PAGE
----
I didn’t know what to expect of the school, but from the very beginning, I had a brilliant time. My Upper Sixth buddy looked after me during my first few weeks, and became a good friend throughout my time at RGS. I got involved in a variety of activities, including choirs, orchestras, cookery club, trampolining, voluntary service and plenty more. There was so much choice, and if there wasn’t something, you would be encouraged to set something up! I was also supported to go on school trips, travelling abroad for choir tours and to see Shakespeare plays.
My self-confidence grew as I was given the opportunity to take part in music and sports I enjoyed, and also took on the role of a Prefect, which came with plenty of responsibility. I also volunteered within the Junior School and at a local primary school; I’m sure these experiences influenced my career as I now work with children in choirs and music lessons. I applied to study Music at Oxford University and gained an Organ Scholarship at Worcester College, something I don’t think would have happened without the great teaching and support I received at RGS.
After graduation I later went on to complete a Masters at the Royal College of Music. I now work in London as an Organist, Conductor and Teacher, and am passionate about broadening access to music for those who would not have the opportunities otherwise.
A 21st Century school with as broad a social mix as in my Direct Grant days will be more balanced for all concerned and go a little way to aiding social mobility. The Bursary Campaign helps to facilitate this.I have given to the RGS Bursary Campaign since it began in 2002.
I was educated here myself as a student from 1973 to 1974 when the Direct Grant system was in operation. Without the grant my Dad would not have been able to afford my place.
To be honest, I came aged 8 as a Geordie Gateshead boy with a few chips on his shoulder about the rich kids he was mixing with! The Junior School years were difficult but I found my feet and then came to immensely appreciate the teaching I received, the brilliant people I met and the opportunities I was given. I experienced what the Bidding at the old Founder’s Service spoke of – staff with ‘understanding hearts and love of sound learning’.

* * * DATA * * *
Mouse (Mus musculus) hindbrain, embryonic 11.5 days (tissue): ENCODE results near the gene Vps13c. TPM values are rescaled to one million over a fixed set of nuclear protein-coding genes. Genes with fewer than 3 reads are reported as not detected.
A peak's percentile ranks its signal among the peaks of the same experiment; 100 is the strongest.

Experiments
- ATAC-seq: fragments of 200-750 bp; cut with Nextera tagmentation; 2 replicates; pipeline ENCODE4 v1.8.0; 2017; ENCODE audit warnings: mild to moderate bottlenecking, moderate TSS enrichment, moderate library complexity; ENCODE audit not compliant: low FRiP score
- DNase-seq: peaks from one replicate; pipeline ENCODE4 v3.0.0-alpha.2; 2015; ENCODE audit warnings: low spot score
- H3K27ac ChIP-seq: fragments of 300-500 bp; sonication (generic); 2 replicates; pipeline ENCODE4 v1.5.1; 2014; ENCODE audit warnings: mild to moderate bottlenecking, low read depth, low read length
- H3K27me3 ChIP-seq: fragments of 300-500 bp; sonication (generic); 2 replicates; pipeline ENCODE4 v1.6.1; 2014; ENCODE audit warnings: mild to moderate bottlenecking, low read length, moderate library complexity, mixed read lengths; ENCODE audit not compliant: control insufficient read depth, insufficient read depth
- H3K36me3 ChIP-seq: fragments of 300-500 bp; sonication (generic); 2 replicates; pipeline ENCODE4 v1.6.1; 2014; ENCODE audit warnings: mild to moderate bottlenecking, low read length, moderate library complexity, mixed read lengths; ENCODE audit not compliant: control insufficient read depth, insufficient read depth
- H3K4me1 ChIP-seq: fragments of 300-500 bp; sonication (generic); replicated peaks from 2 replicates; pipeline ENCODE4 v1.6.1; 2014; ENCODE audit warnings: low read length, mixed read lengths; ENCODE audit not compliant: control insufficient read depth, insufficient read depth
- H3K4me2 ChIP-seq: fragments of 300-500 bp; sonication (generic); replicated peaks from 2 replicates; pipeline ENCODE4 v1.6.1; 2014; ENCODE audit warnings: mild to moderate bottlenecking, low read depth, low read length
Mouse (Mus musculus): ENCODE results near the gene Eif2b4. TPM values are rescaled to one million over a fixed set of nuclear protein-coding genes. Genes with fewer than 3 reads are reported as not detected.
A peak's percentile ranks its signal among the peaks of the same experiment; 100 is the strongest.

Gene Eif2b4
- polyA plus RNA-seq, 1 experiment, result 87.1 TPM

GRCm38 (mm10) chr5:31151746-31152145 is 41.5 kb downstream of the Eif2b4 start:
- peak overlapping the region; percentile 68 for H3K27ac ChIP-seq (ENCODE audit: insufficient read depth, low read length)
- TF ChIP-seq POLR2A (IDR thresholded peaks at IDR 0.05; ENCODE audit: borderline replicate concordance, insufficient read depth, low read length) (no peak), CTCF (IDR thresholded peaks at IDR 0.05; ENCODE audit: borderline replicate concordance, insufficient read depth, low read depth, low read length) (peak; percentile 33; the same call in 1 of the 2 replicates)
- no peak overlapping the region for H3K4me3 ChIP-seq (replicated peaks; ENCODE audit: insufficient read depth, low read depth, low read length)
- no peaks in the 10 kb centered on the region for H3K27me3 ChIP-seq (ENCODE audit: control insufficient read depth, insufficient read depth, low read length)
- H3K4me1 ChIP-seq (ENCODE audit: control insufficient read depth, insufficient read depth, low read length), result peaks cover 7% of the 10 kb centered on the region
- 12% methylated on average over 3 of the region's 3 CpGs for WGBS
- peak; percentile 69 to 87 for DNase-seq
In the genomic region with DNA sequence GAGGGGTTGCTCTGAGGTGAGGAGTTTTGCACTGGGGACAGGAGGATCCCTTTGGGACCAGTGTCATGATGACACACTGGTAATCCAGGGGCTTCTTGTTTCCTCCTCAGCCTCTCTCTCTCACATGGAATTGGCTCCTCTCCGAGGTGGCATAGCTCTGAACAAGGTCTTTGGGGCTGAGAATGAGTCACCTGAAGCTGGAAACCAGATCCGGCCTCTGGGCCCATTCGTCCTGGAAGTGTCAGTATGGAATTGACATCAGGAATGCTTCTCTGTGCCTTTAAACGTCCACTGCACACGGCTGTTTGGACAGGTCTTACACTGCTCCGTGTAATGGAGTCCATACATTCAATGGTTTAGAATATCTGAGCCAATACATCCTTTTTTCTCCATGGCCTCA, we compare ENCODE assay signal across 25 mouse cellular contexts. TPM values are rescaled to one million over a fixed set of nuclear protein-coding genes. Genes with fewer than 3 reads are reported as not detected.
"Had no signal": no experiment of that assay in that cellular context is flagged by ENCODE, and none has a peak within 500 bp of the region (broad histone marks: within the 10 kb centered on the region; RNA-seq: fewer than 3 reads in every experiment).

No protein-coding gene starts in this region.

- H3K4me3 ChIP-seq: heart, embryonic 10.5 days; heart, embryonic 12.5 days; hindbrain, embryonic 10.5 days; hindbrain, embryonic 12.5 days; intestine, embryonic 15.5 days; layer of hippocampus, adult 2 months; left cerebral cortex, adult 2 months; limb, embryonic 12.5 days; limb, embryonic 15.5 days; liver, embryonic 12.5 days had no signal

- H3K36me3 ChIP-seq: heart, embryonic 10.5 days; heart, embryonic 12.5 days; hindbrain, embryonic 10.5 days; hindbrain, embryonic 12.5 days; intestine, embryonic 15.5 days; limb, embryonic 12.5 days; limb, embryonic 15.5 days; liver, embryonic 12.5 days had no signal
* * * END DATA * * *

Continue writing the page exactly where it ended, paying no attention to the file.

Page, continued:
So, I partly give to the Bursary Campaign out of nostalgic gratitude for what the RGS did for me and the desire for members of the Geordie tribe in a similar situation to mine to experience the same.
As someone who leans somewhat to the left politically I have some reservations about the independent system and see the point in critiques such as those of the Sutton Trust about entrenched elitism. It would be great, would it not, if all schools could provide an RGS quality of education appropriate to the needs of its students?
But this is not an ideal world in any way and while things are as they are, I believe access to the RGS for the materially less well off needs to be maintained. A 21st Century school with as broad a social mix as in my Direct Grant days will be more balanced for all concerned and go a little way to aiding social mobility. The Bursary Campaign helps to facilitate this.
I can’t be all that anti private schools, as I have worked at RGS in some incarnation or another for 40 years. Staff do not
generally know which students are on bursaries and rightly so. Having said that, sometimes we do get to know and I have
often been struck by how much bursary students appreciate being here and make the most of their time. Some of
their stories are published in ONA Magazine and they make moving and inspiring reading.
The RGS in 2019 is a different beast from the one I joined in 1963. However, it is still a great place and can still claim to be – in the words of the now defunct School Song – the ‘School of the North’ and potentially a ‘Mother and Maker of men (sic)’. I give to the Bursary Campaign to help enable young people to access the